Word for Word’s poetry tutor, Joan Michelson (a creative writing and literature lecturer at Birkbeck, University of London) is introducing us to the art of the ballad this term.
As a starting point, we read “The Cruel Mother,” a traditional Scottish ballad. Joan stressed the need for us to have a story with a strong narrative, but she took the edge off the task by quoting the Argentinian writer Jorge Luis Borges who said that it is easier to work in a strict narrative because half of the work has already been done for you.
Taking a cue from Borges, Joan suggested that we look in the newspaper, find a story, and hang our ballad on a ready-made narrative.
But the word “ballad” seemed to throw the group. I could feel a subtle resistance in the room. It seemed to me that the group shied from the notion of having to control the meter and the rhyme.
There may have been a time when I felt this way too, but now I feel that taking control of meter and rhyme just adds a game-element to the task at-hand.
And the ballad is easy because the second and fourth line of every four-line stanza (quatrain) is a repeated chorus. So, in effect, you have only to create the first and third lines. The rhyme scheme is a, b, a, b, so that too is easy because the b’s are in place the entire length of the poem.
As for the meter, it is iambic: unstressed/stressed. The first and third lines have eight beats or four feet, and the second and fourth lines have six beats or three feet. (If you are new to meter, a “foot” is one unit of the stress pattern. Iambic is only one pattern: there are a number of others.)
One participant asked about finding the meter and apparently Joan did not hear the question. Finding the meter is easy. Write your first line. Underline all the polysyllabic words. If there is more than one, choose your favorite. Where does the accent fall on the polysyllabic word?
When writing iambic, the very first word or syllable must be unstressed. If the first word is just one syllable, you are in luck because all one syllable words can be either stressed or unstressed.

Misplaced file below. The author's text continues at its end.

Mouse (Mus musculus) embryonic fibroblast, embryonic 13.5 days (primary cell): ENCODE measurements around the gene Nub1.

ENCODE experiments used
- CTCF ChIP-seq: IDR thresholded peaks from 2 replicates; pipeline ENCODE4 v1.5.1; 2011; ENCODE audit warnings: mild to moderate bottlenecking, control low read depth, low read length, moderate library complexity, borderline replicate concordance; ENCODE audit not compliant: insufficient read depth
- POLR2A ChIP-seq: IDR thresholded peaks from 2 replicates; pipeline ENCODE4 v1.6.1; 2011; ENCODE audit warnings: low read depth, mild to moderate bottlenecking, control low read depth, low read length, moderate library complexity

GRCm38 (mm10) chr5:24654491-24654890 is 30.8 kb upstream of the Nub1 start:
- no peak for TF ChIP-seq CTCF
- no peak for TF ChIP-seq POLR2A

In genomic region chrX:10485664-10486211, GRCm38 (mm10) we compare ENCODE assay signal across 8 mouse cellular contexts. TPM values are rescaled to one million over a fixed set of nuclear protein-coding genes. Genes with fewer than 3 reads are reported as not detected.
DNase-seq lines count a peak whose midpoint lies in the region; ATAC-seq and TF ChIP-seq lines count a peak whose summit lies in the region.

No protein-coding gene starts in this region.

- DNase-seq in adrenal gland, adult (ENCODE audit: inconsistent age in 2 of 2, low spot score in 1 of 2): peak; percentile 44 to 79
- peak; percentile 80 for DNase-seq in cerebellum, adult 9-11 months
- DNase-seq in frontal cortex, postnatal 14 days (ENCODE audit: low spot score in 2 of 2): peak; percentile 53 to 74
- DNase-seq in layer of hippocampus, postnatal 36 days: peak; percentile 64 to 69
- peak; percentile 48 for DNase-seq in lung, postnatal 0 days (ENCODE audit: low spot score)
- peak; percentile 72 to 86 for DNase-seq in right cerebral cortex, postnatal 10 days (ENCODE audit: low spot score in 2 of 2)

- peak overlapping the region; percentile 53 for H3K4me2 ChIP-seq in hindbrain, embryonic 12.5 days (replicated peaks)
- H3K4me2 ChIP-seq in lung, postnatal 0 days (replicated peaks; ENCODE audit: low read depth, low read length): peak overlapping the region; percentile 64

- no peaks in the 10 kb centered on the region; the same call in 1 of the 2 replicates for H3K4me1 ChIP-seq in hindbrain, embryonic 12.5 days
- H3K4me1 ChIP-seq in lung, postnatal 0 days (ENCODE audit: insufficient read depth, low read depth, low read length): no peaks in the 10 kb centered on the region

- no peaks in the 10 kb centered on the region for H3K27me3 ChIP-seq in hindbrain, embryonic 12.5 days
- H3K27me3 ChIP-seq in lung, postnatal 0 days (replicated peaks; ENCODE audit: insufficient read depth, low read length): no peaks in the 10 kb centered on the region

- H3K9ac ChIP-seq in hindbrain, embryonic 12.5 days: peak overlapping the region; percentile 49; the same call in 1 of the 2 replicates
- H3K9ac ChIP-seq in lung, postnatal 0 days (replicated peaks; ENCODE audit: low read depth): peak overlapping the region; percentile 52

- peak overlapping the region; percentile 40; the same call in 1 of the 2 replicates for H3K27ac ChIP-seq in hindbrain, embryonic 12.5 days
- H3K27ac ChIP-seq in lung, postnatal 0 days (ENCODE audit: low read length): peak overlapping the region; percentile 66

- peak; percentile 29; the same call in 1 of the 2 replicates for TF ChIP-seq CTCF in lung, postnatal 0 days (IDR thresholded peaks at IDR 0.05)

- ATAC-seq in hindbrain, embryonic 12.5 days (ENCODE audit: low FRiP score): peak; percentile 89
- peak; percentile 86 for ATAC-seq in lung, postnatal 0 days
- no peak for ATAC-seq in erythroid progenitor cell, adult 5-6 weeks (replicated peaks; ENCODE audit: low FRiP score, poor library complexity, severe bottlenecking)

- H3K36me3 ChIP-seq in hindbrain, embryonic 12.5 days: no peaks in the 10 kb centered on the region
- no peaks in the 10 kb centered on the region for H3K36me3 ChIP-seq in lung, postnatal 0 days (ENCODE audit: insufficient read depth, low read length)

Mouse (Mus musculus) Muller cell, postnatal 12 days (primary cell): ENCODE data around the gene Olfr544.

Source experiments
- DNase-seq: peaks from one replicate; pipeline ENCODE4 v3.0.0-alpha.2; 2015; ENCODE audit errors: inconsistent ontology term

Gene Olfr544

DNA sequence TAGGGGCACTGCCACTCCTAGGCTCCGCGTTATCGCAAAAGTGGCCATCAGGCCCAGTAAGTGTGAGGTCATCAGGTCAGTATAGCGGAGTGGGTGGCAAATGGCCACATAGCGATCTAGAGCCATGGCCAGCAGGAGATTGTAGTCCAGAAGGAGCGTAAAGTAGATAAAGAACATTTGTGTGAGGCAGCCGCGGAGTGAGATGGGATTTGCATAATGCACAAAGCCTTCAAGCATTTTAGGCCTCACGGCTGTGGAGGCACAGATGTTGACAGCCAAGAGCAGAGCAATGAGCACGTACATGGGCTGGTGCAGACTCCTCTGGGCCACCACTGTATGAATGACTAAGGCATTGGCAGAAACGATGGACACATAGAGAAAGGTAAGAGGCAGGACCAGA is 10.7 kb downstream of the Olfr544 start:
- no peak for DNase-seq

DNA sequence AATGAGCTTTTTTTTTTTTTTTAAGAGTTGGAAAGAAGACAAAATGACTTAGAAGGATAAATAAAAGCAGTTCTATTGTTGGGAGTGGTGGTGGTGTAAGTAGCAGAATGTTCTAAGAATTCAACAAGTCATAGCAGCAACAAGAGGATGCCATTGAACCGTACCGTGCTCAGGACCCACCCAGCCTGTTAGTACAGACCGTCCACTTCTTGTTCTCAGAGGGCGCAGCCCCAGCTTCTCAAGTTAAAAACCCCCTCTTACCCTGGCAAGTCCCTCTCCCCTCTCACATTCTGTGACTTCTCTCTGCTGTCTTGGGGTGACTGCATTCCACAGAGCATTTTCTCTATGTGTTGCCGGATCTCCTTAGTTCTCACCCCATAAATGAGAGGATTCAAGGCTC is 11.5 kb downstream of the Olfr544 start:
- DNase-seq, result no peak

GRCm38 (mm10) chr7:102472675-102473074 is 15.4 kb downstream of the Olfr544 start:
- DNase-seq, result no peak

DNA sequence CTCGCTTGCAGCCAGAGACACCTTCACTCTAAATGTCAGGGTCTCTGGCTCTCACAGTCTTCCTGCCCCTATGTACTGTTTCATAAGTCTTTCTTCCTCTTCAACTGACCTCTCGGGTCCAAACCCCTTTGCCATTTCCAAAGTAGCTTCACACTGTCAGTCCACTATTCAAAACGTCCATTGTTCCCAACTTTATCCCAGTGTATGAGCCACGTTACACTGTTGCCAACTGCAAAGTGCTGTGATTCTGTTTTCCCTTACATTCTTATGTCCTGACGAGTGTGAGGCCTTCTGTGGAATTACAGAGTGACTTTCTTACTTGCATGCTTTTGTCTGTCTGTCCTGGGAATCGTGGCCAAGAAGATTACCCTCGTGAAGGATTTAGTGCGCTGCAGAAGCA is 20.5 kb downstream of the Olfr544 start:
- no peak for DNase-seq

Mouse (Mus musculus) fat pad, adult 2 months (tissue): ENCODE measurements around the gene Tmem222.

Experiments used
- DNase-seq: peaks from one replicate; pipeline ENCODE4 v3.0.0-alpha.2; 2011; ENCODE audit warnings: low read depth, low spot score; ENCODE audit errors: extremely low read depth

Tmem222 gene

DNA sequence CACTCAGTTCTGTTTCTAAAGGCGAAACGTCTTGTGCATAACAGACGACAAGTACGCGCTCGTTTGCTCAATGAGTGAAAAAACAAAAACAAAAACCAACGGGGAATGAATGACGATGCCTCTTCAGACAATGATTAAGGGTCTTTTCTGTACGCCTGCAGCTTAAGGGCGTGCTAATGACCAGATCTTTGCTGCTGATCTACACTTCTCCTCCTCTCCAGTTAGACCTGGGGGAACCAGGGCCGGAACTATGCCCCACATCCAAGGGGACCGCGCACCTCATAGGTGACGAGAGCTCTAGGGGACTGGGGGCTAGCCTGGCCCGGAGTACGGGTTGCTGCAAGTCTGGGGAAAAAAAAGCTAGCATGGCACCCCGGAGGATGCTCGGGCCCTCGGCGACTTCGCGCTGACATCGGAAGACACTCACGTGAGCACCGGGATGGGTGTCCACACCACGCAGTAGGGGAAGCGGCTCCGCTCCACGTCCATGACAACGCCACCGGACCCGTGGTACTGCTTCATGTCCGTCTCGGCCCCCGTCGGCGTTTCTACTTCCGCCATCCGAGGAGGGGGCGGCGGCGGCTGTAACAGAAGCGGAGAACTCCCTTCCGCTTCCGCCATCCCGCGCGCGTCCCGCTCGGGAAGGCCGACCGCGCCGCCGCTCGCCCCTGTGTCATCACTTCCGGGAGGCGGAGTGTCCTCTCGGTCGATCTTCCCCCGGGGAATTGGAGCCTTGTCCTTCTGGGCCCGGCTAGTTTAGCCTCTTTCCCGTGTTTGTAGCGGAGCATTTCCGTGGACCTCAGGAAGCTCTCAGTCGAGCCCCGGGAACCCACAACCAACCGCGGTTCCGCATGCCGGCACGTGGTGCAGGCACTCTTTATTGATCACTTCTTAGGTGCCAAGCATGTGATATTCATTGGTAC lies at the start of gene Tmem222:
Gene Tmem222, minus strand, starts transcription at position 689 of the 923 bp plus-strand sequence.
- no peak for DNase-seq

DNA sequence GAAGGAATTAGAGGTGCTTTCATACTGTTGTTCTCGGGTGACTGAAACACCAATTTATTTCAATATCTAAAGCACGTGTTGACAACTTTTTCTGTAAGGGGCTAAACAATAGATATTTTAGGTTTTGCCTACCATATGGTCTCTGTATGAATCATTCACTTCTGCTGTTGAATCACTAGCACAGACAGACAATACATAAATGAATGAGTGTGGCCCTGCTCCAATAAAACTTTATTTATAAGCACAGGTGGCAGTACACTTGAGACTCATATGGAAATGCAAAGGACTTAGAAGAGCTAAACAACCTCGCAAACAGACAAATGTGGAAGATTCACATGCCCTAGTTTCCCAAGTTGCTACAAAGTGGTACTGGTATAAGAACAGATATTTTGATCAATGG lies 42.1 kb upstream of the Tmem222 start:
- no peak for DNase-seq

From that first unstressed word or syllable, you can work your way towards the first polysyllabic word which will fit the pattern or not. If it does not fit the pattern, you will have to move that word or choose another word that does fit the pattern.
For example: a demonstration line: As a / small child / she stud / ied dance. The polysyllabic word is “studied,”and the stress falls on the first syllable. Moving to the left, you can impose a pattern of stresses on the words that come before. In this case, you would need to make no changes because you have only monosyllabic words that can take any stress you give them. If you have more than one polysyllabic word, you will have to play with your word choices until you achieve the iambic pattern.
- If writing to a set meter is new to you, do not attempt to rhyme anything or even write a coherent piece. Just play with writing sentences that demonstrate an iambic pattern.
- Should this seems too onerous – go back a few steps. If you are new to meter, practice first with syllabic verse. Find my October 21 blog which concerns writing syllabic verse and then go on to October 23 which deals with Haiku.
- If you are experienced with writing to meter, find a story in the newspaper: wife loves dog; husband and wife fight; wife finds her dog dead in the garbage. Something along those lines is ripe for a ballad. And don’t be compulsive about the meter. Ballads are set to music, and what may be off-meter when read, may sound just fine when glossed over with musical phrasing.
I think some of my more cosmopolitan friends feel that I am spending too much of my London time reading and writing when I could be out experiencing the city. In my defense, I answer, I do see London, but I see it in snapshots as I walk here and there.
Sunday I walked from Bayswater to Hatchards to buy some books, and on the way I had two encounters of the art kind – neither of which was in a gallery.
The first installation that caught my eye was “Vroom Vroom” by Lorenzo Quinn (who incidentally is the son of the late actor/artist Anthony Quinn). Smack dab on the south end of the Park Lane median strip was this Fiat 500 held by an outsized aluminium child’s hand.
The Fiat is the same as the very first car that Quinn bought with his own money. Inspiration came to Quinn as he was watching his four-year-old son play with his toy cars. In Quinn’s words: “The sculpture represents the innocence and excitement about the little things that make us happy.” This sculpture made me happy.
The second art work that caught my eye was in the windows of Fortnum & Mason’s. Every window had a 3-D display representing a famous work of art. Canaletto caught my eye because I had just missed a major London exhibition of his Venice-based paintings. “A Regatta on the Grand Canal” was the perfect catch-up. Obviously, Fortnum & Mason’s window-dressers have more talent than just dressing windows.